Stop the insults
I have to ask why every time President Donald Trump gets in front of a microphone abroad, he has to criticize the United States. This week, in Asia, he called Joe Biden “low IQ” and endorsed North Korean dictator Kim Jong Un in trashing Biden. (May 28, 1A, “Trump in Japan: Pomp and tense circumstance”)
Why does Trump do this? Does a successful negotiator start by airing the dirty laundry and calling names like a schoolyard brat? How does this recklessness build up America?
The president cannot tell the difference between a microphone on the international stage and a pep rally of sycophants in Smallville, USA. He is always inappropriate, be it at the White House Easter egg hunt or in Helsinki.
My father, a 30-year Air Force veteran who was a flight instructor in World War II and who flew choppers on his Vietnam tour, would call this unfortunate tendency of Trump and his team giving aid and comfort to the enemy.
Mr. President, lift up your country. The world is listening.
I live across the street from R Park, a tiny park in Roeland Park surrounded by houses less than 100 feet away. When the city installed a sculpture there, I began to question the justification for many pieces of public art.
I am now forced to look at what I consider to be “junk art,” which makes my life miserable, not better. Let me enjoy R Park as a park and not as a vehicle for promoting someone else’s version of beauty or a desire to “enlighten” me.
If the residents of Roeland Park had been allowed to participate by seeing a picture of the sculpture and then voting on whether it should be permanent, I doubt it would have been installed.
A Sunday letter to the editor complained about weather coverage disrupting TV programming. (14A) If one life is saved or there is one injury fewer, interrupting a TV program is a small inconvenience.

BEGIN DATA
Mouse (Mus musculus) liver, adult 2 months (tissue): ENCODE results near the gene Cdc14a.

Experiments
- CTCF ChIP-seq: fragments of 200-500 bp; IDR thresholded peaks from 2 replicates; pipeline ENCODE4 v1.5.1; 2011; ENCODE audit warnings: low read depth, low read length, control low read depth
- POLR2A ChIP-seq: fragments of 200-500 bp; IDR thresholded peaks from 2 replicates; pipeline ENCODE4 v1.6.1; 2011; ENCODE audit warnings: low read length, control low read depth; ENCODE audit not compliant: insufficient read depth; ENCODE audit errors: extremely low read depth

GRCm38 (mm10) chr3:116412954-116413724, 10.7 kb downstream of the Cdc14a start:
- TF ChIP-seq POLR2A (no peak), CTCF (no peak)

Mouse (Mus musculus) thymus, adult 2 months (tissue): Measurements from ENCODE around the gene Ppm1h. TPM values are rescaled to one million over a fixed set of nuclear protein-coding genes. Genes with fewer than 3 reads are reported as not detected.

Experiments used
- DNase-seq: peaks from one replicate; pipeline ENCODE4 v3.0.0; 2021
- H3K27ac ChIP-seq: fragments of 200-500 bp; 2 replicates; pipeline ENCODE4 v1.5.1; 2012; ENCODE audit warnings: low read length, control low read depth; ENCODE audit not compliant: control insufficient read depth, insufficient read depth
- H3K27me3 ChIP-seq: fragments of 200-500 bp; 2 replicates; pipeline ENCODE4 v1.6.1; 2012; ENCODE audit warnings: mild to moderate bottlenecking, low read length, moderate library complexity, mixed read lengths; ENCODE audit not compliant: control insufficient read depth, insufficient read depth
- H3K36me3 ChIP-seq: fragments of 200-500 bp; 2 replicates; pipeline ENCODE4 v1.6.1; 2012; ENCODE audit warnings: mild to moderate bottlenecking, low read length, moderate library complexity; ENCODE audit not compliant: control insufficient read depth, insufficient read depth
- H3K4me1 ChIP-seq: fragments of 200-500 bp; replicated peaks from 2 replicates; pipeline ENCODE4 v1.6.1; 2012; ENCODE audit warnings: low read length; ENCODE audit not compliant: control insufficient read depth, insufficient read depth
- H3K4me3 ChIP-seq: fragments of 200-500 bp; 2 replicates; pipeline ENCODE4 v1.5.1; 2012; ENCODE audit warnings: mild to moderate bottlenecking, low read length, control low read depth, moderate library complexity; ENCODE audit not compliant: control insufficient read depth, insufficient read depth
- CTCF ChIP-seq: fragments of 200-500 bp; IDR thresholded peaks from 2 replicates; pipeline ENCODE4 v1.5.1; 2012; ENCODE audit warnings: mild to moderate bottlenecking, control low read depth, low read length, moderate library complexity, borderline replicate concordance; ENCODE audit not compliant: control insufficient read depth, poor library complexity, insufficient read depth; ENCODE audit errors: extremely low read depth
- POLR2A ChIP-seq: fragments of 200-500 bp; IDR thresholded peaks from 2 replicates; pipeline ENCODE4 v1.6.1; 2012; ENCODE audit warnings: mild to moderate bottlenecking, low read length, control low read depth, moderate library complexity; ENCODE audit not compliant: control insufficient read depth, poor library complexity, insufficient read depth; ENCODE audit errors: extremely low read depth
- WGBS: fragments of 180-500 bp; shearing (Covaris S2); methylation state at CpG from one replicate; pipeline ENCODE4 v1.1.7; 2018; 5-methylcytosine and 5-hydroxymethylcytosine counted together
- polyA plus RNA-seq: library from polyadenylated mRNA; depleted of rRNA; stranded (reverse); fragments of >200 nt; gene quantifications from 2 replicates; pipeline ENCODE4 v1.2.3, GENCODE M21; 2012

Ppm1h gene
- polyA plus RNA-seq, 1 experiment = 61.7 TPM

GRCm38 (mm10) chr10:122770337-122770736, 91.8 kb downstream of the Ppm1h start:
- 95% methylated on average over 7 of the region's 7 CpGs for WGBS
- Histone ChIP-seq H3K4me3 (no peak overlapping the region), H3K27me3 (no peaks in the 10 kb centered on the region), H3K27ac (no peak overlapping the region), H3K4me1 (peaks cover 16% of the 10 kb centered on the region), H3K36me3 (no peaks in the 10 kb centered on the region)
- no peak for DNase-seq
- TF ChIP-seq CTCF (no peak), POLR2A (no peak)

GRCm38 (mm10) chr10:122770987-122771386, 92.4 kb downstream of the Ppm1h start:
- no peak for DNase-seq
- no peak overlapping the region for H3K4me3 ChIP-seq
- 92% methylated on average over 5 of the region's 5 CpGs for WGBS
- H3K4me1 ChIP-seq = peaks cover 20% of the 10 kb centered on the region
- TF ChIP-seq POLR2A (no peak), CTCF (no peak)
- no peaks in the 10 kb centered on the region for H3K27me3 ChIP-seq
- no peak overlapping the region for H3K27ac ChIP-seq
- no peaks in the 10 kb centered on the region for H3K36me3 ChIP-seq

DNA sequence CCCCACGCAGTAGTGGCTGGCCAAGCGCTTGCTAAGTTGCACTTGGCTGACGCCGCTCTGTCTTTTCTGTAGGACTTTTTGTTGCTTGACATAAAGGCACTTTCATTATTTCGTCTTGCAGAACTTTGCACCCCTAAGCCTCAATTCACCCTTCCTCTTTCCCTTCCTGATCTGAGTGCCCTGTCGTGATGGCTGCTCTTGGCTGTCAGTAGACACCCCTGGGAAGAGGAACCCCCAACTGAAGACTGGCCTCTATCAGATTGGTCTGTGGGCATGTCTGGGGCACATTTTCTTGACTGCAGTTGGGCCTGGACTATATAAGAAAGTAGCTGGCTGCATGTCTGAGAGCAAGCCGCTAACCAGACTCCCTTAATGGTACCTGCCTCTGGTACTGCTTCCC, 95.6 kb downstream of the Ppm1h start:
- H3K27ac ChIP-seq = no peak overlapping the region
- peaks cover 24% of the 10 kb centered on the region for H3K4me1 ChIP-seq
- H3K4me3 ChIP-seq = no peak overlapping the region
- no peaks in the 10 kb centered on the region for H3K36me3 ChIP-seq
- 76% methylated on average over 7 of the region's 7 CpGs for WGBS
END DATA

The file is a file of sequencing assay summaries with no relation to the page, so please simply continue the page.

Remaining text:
The 10% of the metropolitan viewing area the letter said was affected could be hundreds of thousands of people. Tornadoes are indiscriminate, and they hurt or kill whoever is in their path.
The “my world is the world” attitude is a major cause of the dysfunction that permeates our society. Let’s care about our neighbors, friends and strangers.
It’s your turn
There were about 7,600 children in the Kansas foster care system as of April, according to the May 18 story, “Kansas again keeping children overnight in offices of foster care contractors.” (3A) How many are there in Missouri?
By my reckoning, there should be none in either state — that is, if the multitude of pro-lifers really cared about babies and their futures.
Public tears by legislators for the unborn seem increasingly fashionable. But no tears for the 12-year-old raped and forced to give birth, the order of the day. After all, the rape victim is merely a vessel. And the baby? Well, that’s someone else’s problem.
Step to the podium, Kansas and Missouri lawmakers. Let us voters know whether you have personally raised a foster child without government support.
Let us know whether we are looking at the faces of hypocrisy — or not.
Recently, Kansas City’s auditor released a report of our water-meter testing processes. (May 23, 1A, “Some KC Water meters tested faulty, but they were still put in homes”) Although we didn’t agree with every finding in this report, we support performing independent audits to help us improve our operations and better serve our customers.
We recognize the need to do a better job of documenting our meter-testing processes and procedures to improve the quality of our meter operations. We regret that new meters used for training purposes were placed back into inventory (and eventually installed) without regard to test results collected by the test bench. We have already put in place new procedures to prevent that from happening again.
As stated in our audit response, we will primarily rely on the certified testing that the manufacturer completes to ensure meter accuracy. However, we will continue to do some testing of each new batch of residential meters.
We will increase the number of meters being tested if we find significant differences in KC Water test results from the certified test results from the manufacturer.
We will also ensure that each meter test is properly documented in the meter-test bench database. Testing of meters done for training purposes will be documented, as well as any test that fails for reasons other than accuracy results.
We take seriously our responsibility to maintain the systems and equipment necessary to provide you accurate water service, and we look forward to updating the City Council in six months on the progress we’ve made. Visit kcmo.gov/cityauditor to read our full response at the end of the audit.
Director, KC Water